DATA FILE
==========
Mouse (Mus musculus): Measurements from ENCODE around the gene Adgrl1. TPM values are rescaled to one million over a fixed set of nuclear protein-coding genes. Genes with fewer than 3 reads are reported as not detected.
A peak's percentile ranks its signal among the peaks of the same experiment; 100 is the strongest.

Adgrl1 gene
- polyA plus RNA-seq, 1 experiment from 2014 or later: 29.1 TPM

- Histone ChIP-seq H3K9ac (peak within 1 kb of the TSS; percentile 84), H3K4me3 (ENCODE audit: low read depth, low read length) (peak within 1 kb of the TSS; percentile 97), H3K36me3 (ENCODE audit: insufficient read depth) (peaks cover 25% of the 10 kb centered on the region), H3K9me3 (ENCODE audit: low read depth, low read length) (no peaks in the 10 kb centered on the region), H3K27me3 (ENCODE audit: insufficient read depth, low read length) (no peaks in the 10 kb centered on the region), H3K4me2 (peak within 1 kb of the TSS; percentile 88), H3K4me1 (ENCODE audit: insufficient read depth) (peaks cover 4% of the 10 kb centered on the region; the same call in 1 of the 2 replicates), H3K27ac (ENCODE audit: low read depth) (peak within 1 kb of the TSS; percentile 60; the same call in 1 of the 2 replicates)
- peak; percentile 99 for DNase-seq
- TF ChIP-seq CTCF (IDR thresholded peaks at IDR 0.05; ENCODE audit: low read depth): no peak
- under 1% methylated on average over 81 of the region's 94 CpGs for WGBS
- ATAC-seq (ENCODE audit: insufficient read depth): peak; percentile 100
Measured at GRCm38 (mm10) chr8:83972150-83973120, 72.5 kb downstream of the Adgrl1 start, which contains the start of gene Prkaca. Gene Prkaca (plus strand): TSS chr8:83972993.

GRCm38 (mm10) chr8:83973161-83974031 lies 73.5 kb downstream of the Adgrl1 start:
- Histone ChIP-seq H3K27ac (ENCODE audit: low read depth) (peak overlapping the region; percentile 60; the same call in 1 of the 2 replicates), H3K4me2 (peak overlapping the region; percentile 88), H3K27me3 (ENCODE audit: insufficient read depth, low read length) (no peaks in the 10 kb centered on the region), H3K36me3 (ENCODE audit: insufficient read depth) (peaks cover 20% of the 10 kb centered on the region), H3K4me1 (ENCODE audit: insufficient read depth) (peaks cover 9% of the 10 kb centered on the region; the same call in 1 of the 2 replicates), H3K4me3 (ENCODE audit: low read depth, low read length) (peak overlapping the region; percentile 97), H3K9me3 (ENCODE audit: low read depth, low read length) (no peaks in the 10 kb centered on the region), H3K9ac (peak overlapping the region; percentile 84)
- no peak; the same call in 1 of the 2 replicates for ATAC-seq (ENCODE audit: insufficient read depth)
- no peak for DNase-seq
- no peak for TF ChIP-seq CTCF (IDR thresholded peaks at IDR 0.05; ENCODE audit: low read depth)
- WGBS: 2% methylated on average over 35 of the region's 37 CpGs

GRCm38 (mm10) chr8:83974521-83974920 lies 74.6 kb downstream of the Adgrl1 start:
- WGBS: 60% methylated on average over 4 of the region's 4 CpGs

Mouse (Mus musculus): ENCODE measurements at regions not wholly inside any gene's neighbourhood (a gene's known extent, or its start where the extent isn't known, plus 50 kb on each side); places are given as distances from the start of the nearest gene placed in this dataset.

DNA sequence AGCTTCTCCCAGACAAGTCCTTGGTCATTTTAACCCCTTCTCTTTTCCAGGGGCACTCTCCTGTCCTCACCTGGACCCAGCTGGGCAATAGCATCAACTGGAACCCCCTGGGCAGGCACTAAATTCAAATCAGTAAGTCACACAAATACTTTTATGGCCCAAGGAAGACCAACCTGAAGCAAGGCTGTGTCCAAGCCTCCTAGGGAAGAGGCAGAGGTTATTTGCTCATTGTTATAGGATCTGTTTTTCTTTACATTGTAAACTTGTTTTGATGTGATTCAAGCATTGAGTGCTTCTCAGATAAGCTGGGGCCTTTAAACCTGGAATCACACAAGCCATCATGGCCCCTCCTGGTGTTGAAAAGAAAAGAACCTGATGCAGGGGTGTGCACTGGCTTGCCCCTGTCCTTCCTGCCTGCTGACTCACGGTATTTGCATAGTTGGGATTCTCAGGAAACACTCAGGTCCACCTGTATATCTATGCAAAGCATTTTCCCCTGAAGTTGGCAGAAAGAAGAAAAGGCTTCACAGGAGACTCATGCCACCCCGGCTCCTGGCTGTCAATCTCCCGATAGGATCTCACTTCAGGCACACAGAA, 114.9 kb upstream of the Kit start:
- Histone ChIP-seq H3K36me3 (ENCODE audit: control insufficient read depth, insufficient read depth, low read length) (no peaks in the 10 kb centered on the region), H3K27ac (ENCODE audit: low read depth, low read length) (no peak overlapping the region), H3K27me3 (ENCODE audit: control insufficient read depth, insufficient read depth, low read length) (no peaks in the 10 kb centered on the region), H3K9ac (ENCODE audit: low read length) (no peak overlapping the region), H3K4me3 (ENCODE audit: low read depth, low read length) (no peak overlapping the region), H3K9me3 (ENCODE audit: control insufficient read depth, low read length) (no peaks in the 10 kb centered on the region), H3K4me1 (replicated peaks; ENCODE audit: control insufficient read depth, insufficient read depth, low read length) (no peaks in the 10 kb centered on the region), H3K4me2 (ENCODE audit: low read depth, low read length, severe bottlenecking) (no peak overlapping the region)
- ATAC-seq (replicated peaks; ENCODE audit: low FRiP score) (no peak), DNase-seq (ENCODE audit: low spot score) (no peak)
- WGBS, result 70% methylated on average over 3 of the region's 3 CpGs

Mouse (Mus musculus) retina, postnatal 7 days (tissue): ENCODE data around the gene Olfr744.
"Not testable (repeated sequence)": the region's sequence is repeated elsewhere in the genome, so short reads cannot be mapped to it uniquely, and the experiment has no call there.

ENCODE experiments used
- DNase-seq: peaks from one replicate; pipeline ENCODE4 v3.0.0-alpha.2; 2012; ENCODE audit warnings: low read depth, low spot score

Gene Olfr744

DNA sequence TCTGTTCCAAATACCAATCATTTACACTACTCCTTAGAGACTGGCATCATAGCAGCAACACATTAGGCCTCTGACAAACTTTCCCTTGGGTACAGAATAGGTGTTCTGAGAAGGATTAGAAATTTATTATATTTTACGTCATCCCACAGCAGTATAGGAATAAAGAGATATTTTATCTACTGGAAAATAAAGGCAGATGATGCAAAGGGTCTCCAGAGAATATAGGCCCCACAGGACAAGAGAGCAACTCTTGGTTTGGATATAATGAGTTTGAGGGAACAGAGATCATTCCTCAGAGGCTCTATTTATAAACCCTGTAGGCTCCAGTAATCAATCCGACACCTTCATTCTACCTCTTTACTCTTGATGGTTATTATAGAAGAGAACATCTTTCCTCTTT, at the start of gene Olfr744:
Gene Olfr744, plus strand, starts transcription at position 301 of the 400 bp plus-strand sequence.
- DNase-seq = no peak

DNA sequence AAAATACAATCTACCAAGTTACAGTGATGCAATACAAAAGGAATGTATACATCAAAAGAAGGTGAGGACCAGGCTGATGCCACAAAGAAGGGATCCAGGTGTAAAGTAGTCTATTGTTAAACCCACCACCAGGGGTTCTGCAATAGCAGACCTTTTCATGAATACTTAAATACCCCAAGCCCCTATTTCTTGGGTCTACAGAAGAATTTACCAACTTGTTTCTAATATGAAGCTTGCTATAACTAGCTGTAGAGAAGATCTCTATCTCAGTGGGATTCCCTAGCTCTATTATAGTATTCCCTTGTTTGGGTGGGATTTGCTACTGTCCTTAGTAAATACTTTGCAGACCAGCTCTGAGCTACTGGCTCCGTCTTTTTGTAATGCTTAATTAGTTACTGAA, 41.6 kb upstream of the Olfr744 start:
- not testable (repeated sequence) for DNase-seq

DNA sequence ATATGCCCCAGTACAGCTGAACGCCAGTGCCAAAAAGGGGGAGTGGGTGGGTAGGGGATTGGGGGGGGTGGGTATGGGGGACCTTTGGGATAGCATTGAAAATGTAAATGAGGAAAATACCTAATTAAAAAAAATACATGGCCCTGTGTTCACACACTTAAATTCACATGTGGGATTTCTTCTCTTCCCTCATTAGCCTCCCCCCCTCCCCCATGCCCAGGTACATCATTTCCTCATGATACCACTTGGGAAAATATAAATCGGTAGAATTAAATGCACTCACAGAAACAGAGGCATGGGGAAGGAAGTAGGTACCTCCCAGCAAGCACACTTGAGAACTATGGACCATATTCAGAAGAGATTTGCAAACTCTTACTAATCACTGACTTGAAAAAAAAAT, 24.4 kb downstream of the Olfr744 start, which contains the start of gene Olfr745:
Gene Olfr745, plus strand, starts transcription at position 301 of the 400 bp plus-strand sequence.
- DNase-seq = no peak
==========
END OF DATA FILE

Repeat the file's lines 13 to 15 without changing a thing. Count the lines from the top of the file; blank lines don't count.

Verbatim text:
- no peak; the same call in 1 of the 2 replicates for ATAC-seq (ENCODE audit: insufficient read depth)
- no peak for DNase-seq
- no peak for TF ChIP-seq CTCF (IDR thresholded peaks at IDR 0.05; ENCODE audit: low read depth)